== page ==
Sleep is critical to us as humans
When our sleep is disrupted, lots of parts of our lives become more challenging. We may be more irritable, have difficulty concentrating, feel physically drained, or become overwhelmed more easily. Our sleep is also impacted by stress and anxiety. It can be a problematic cycle: if we are stressed or anxious, sleeping might be more difficult. The lack of sleep then makes managing stress even more difficult. Pre-pandemic, almost a third of adults reported not getting a full night of sleep; given our current environment, we suspect this number is higher now.
Having sleep difficulties?
There is some good news though. Many sleep disturbances can be shifted with behavior changes as opposed to medication. If you are having restless nights, difficulty falling asleep, or difficulty staying asleep, some of these tips might help.
- Work to maintain a regular sleep schedule. Consistent sleep and wake times throughout the week help our bodies develop a regular sleep pattern. It can be tempting to shift your sleep depending on your daily schedule, but this is hard on your body and can interfere with sleep.
- Stay active. Regular, daily exercise can improve sleep patterns. While vigorous exercise right before bed is not recommended, staying active during the day is an important sleep tip.
- Get outdoors and let in natural light. Natural light sends our bodies important cues about when to be awake. Getting outside each day, or at the very least being in a space with some natural light, can help shift a disrupted sleep cycle.
- Rest when you need to rest. It is common to feel exhausted when coping with intense events, so you may need more rest or to rest differently during this time. Relaxing and resting for brief times throughout the day and taking short naps (15-20 minutes) may help. Be mindful of naps longer than this though as longer daytime periods of sleep can interfere with nighttime sleep.
- Plan for wind down time. Spend 30 minutes before bed doing something non-stressful and non-stimulating, such as reading, breathing exercises, meditation, stretching, prayer, writing/drawing, or listening to quiet music. For some people, a warm shower or soaking in a warm bath can be helpful. Not only can this help our bodies and minds relax, these activities will become cues to our brain and body that it is time to sleep.
- Limit screen time before bedtime. The light emitted by many of our electronic devices interferes with our sleep hormones and can create disrupted sleep. Try to avoid all screens for at least an hour before bedtime. If you find you need to do something to distract yourself as you are falling asleep try listening to something instead. Calming music, white noise, guided meditations or breathing exercises, progressive muscle relaxation exercises, podcasts, or audio books can all be substitutes for screen time.
- Think about your sleep environment. Most of us sleep best in cool, dark, and quiet environments. Consider if blackout curtains, white noise, or changing your room temperature might help.
- Be mindful of what you eat and drink as bedtime approaches. Make sure not to eat or drink too much before bedtime. Avoid nicotine, alcohol and caffeine later in the day as they can interfere with deeper sleep cycles. Unless directed by your doctor, avoid sleeping pills.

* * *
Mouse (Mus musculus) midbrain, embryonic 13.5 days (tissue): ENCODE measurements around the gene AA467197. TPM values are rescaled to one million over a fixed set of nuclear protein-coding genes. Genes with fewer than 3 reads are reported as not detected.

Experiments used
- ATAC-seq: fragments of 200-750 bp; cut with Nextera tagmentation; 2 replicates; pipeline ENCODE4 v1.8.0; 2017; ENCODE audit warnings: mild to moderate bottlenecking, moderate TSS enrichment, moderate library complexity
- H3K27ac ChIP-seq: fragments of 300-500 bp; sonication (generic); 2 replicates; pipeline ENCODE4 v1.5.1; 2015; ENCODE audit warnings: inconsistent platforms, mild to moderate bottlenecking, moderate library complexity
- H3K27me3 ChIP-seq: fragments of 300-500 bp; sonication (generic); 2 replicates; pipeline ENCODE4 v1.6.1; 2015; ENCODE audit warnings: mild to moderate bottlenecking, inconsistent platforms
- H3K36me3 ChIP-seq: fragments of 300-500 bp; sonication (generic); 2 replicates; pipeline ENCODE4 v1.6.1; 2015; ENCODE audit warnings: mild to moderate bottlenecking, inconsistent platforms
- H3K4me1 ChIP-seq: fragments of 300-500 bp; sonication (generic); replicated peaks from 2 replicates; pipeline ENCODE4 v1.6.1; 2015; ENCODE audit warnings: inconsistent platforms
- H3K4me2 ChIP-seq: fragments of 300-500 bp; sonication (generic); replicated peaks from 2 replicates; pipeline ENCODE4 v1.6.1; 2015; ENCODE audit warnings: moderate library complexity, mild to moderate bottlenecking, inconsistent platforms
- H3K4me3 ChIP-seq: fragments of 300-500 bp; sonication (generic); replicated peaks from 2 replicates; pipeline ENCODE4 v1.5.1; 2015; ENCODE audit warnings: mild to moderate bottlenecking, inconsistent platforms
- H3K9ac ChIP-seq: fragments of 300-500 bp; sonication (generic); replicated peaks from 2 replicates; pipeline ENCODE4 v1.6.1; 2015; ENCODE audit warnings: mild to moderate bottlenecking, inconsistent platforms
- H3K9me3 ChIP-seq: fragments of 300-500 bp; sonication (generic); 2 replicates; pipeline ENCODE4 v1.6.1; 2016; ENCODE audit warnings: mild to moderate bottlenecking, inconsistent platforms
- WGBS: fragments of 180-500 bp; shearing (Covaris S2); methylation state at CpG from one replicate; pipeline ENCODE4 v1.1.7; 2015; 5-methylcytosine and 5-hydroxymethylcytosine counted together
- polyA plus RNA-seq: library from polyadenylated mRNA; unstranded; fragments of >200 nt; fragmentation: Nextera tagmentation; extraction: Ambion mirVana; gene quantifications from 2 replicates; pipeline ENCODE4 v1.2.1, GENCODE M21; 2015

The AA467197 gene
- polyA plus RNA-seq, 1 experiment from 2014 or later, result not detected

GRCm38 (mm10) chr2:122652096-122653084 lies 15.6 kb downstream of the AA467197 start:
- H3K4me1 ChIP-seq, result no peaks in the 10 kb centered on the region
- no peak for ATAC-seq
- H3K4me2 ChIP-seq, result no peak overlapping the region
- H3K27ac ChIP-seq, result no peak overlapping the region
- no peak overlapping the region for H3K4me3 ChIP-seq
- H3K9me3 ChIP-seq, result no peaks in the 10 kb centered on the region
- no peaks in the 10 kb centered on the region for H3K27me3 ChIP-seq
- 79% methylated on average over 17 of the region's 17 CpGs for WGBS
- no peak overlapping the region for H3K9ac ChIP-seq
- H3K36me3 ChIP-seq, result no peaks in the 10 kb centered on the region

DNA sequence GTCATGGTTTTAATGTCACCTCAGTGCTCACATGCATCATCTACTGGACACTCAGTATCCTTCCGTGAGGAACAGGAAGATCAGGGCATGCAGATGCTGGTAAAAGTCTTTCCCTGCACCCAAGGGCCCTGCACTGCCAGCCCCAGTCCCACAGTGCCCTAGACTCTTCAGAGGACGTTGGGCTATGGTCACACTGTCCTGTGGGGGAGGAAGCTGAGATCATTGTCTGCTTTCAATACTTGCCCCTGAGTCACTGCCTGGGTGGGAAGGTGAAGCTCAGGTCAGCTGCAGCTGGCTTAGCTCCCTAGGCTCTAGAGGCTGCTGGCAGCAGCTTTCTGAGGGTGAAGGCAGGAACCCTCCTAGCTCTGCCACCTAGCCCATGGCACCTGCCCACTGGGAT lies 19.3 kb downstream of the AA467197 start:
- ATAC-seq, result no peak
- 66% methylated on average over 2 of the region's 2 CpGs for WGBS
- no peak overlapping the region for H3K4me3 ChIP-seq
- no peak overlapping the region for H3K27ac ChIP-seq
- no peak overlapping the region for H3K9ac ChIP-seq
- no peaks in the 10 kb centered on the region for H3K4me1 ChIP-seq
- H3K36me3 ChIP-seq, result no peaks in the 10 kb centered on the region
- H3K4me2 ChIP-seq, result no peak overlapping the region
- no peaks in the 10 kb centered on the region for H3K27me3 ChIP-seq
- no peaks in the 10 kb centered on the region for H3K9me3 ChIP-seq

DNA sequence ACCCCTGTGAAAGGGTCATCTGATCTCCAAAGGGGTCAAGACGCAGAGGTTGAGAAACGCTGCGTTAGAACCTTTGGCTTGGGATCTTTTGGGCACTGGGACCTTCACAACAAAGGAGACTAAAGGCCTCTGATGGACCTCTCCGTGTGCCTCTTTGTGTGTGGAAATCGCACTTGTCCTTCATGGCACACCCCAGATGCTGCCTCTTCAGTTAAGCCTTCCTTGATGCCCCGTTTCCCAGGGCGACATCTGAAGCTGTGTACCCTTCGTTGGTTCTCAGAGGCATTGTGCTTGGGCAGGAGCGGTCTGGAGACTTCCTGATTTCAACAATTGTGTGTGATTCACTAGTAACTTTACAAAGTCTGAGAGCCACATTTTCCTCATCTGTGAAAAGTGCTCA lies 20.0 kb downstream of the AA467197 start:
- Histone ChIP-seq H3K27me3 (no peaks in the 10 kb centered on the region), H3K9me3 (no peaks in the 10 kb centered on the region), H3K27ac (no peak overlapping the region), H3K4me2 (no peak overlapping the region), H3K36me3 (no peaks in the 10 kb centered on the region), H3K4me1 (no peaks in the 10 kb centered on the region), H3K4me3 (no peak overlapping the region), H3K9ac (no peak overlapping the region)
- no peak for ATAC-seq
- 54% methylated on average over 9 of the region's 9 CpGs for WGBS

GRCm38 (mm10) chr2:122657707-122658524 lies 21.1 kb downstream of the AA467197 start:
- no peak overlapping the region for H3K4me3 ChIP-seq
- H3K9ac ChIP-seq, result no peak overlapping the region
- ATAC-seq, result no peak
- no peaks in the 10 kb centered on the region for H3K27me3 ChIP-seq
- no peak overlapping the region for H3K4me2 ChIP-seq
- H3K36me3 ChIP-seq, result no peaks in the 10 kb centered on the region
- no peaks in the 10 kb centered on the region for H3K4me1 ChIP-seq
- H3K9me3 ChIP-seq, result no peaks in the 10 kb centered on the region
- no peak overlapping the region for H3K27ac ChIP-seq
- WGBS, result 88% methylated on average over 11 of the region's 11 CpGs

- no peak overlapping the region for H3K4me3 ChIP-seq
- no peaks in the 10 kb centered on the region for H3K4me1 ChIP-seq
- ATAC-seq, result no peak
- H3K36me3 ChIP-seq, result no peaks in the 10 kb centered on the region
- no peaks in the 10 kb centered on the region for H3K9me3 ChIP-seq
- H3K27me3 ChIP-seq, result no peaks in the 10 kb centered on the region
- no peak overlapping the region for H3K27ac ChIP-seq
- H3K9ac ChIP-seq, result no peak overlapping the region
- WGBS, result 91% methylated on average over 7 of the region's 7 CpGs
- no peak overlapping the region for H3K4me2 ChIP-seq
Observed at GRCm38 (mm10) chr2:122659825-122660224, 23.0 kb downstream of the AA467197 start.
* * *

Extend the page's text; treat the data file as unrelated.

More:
- Watch out for unhelpful thoughts that can interfere with sleep, such as, “If I don’t get enough sleep, I won’t be able to do anything tomorrow” or “Not sleeping is really unhealthy.” Try to replace these thoughts with new healthy ones such as “I’ll be okay; I’ve done fine with little sleep before.”
- Reserve your bed for sleep. We know this can be challenging if you are working at home and using your bedroom as a makeshift office. At the same time, we rely on cues to help us sleep. If my bed is only for sleeping, it is much more likely that I will be able to rest and sleep there than if I use my bed for work, watching TV, reading the news, AND sleep. Related, if you find yourself in bed and unable to sleep for more than 20 minutes, get up and do something relaxing somewhere else, and then return to bed when you feel sleepy.
- Reach out to your doctor or a behavioral health professional if you are still having sleep difficulties after implementing some adjustments. While there may be health issues impacting sleep, there are also non-medication based interventions like Cognitive Behavioral Therapy for Insomnia that might be helpful.
A quick word about kids: Stress and anxiety impacts their sleep too! Depending on their age, they might not be able to tell you how they are feeling and you might just see changes in sleep patterns. Many of these same tips help children and teens develop healthy sleep patterns too. This article has some additional tips specific to supporting children.
Would speaking to someone help?
AllHealth Network, along with other community mental health centers, is continuing to provide services via telehealth and by phone. Our Crisis Walk-in Center remains open 24/7 and offers in-person care to those experiencing a mental health crisis. For more information and to get connected with our services, please call 303-730-8858. To learn more about what other community mental health centers are doing, please visit the Colorado Behavioral Health Council COVID-19 website.
If you are experiencing a mental health crisis and are in need of immediate assistance, please call the Colorado Crisis Hotline at 1-844-493-TALK (8255) or text TALK to 38255
How do you know if you’re experiencing a mental health crisis? Click here to learn about mental health crisis warning signs to look out for from the National Alliance on Mental Illness (NAMI)